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Sunday, August 5, 2012

when the going gets tough, make pie

Many things heal my soul: being deep on the woods atop a mountain, sitting by the ocean, a squeezy hug, the belly laugh of one of my girls, dipping my paddle in water, curling up in Sandi's arms, flying down a hill on my bike.

Turns out I can add pie making to the list.

It's my favorite time of year again...blueberry season.  Blueberries (Maine) are one of my top ten favorite foods and I show little to no restraint when I have a 20 lb box stowed in the fridge. I eat a giant bowl for breakfast and often another for a snack before bed.  This year I placed an order with our CSA for 60 lbs of organic berries which are twice (gulp) the cost as those that are sprayed.  I handed over a check for berries that would make my mortgage check gasp and went home for a colossal bowl.

Blueberry season also means blueberry glaze pie. 

Now I am not a big pie fan. I am more a cake girl.  But not when it comes to blueberry glaze pie. BGP beats the pants off all other pies without even trying.  It is the naturally more beautiful, smarter, more talented sister of all other pies. 

And, because I love you and I feel the world would be a better place if more people could enjoy the delights of BGP, I am going to teach you how to make it just as my amazing mother-in-love taught me.

The only hard parts are: 1.) dealing with finicky pie crust and 2.) not eating all the berries before they get in the pie.  And okay, 3.) not eating all the glaze before it goes into the pie. So some patience and self-restraint, my two most lacking qualities, are all you need.

Because I also appreciate a good challenge, I felt it necessary to make the crust from scratch instead of Pillsburying it.  Sandi came in to the kitchen (where it was a mere 84 degrees and sweat was running down my spine and the ridge of my nose) and said, "Babe, why didn't you just buy crust?"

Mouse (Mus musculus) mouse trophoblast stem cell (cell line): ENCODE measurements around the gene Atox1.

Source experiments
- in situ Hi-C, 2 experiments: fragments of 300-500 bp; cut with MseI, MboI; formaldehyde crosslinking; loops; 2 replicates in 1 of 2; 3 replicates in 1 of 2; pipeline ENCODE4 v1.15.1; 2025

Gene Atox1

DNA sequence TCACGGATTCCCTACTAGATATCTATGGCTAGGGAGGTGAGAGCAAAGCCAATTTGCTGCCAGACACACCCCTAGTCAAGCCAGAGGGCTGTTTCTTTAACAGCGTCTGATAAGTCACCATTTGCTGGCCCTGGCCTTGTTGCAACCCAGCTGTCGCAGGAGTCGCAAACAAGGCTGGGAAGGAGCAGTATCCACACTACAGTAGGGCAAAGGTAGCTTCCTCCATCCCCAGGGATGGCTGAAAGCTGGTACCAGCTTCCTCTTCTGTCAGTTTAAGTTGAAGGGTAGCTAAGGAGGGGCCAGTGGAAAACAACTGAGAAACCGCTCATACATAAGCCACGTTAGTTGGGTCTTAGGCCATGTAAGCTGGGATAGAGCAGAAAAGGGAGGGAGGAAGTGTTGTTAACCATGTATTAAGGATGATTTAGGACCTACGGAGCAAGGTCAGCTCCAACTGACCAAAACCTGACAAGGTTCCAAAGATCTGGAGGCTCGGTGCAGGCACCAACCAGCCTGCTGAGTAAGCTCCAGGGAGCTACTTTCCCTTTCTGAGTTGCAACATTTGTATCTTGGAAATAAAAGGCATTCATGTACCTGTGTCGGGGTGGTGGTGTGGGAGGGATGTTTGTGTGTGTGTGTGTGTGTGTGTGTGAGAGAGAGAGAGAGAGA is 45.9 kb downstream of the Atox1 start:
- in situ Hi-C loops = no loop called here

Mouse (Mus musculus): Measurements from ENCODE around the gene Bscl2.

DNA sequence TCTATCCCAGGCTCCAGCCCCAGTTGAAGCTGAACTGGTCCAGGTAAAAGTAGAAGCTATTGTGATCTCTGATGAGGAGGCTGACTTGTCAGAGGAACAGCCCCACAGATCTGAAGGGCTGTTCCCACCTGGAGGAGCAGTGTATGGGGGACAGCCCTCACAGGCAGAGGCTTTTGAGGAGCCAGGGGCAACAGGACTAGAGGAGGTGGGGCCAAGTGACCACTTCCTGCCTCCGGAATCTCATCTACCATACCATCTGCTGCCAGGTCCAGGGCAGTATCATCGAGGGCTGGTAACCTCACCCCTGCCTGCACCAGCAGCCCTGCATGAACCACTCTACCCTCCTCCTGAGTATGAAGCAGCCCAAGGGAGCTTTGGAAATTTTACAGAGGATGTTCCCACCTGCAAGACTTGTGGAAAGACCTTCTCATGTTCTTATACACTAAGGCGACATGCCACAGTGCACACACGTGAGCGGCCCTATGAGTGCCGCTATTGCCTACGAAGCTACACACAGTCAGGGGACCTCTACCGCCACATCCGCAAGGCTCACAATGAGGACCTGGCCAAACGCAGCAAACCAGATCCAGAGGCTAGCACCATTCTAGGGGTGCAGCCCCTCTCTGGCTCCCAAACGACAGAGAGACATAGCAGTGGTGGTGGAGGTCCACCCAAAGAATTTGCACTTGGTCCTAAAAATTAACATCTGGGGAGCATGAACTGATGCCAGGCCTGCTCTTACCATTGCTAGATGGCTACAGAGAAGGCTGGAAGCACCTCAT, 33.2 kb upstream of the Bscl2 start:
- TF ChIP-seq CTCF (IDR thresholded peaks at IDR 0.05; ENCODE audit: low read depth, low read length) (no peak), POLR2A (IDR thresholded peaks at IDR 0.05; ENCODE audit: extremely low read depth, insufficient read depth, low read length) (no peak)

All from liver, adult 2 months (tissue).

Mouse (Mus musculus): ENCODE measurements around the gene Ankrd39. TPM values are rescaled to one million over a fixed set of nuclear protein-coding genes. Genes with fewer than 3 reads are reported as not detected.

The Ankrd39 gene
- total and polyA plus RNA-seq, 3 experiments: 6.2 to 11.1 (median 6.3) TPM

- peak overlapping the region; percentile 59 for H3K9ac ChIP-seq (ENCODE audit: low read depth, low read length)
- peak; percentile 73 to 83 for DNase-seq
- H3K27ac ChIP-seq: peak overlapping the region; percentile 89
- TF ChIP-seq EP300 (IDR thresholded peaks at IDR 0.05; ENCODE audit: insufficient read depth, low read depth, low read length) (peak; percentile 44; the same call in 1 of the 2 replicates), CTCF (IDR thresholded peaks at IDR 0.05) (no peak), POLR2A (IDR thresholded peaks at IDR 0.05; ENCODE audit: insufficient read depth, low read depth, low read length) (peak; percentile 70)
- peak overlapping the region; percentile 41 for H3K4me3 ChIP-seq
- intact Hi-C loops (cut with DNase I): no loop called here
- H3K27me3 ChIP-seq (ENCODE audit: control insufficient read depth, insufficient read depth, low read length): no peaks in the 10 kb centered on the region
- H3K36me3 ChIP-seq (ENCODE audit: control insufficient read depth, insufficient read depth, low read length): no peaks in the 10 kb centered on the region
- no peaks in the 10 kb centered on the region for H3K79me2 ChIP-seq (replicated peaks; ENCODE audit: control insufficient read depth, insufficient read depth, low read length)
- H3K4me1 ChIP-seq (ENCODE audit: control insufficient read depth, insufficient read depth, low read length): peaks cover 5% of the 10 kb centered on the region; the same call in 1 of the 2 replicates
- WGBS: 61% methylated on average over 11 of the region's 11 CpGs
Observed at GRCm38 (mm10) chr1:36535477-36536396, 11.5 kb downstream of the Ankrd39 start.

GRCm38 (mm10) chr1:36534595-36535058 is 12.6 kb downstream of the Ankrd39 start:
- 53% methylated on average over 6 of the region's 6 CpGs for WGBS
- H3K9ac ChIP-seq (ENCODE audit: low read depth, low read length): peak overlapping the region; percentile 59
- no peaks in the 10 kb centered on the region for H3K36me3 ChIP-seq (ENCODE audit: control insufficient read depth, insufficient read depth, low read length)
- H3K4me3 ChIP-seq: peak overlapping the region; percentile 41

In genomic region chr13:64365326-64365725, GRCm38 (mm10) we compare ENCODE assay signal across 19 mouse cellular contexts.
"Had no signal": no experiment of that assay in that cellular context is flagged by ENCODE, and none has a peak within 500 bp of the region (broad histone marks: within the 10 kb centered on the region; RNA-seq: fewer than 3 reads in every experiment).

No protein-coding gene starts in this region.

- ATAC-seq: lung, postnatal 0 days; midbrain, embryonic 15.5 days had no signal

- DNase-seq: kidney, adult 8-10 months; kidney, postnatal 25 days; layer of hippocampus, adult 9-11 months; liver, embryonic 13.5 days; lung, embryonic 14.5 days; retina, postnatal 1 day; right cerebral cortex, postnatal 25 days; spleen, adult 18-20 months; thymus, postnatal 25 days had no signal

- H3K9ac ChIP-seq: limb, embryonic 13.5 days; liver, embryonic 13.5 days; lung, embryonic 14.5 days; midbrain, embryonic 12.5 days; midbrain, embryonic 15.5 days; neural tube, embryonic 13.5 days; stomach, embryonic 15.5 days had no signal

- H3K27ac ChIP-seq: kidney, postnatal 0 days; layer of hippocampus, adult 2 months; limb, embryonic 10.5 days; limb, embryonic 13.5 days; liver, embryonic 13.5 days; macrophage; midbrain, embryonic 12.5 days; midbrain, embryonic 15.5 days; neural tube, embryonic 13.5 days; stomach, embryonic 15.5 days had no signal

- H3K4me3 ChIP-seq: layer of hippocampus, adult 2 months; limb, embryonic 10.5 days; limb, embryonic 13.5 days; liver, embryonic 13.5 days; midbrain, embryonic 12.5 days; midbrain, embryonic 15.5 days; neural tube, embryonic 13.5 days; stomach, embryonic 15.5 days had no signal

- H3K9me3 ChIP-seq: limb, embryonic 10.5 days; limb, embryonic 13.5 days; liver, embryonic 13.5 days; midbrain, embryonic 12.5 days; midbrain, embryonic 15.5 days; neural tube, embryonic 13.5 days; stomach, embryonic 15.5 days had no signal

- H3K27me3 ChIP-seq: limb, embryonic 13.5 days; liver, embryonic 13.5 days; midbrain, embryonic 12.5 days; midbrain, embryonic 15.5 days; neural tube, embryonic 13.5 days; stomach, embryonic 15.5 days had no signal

I was wondering if she had ever met me. Obviously she forgot that I had graduated from the adult ed pie making class last fall and (should) have the requisite skill for the job.  (The other factor here is that I really, seriously suck at the rolling and shaping of the dough so I need a lot of extra dough to make anything resembling decent and Pillsbury doesn't allow for such wiggle room.)

So the first step in making BGP is to make bake a pie crust in a standard pie plate. 

I used this recipe from my pie class.  I love it because you don't have to worry about the cold water and the stone cold butter and the chilled dough.  It makes a soft, pliable dough that gets along well with my Kitchenaide mixer.  However, since I was making it in a kitchen hotter than the arm pit of hell, it was a tad too sticky on the table and transferring it to the pie plate could not be done without some choice expletives and a fair amount of pastry patching.

Extra pie crust calls for extra creativity:

Cook and cool the pie shell and then smooth a bunch of softened cream cheese to cover the bottom (somewhere between 4-8 oz depending on your love of cream cheese). 

Add two cups fresh berries.

For the blueberry glaze combine the following in a saucepan:

2 cups blueberries (fresh or frozen)
1 cup sugar
3 heaping TBSP flour
1/2 tsp cinnamon
1 TBSP butter
1/2 to 1/3 cup water

Cook over low heat like pudding until bubbling and thickened.  Pour into pie shell.  Sprinkle fresh blueberries over the top and chill pie for a couple of hours. 

If you can get cute people to help you do this job it is all the better.

A few pieces of advice:  make extra glaze to keep in the fridge because it is so ridiculously good, you might just need a spoonful in the middle of the day or a dollop on your pancakes (thinner glaze makes for an awesome pancake sauce).  Also, if you use frozen berries, use less water and more flour or the glaze will be too runny (but still delicious).  I generally use more berries and less sugar when I make the glaze (and more flour) because I don't need it to be so sugary.  And if you don't have fresh berries, you can skip the fresh berries on the bottom of the pie shell and just make extra glaze to replace them.

I figured if I was going to go to the trouble to make one (to take to Emilie's for girls' night supper), I would just make three.

My other advice: make extra so you can share with your friends. It makes them really, really happy.

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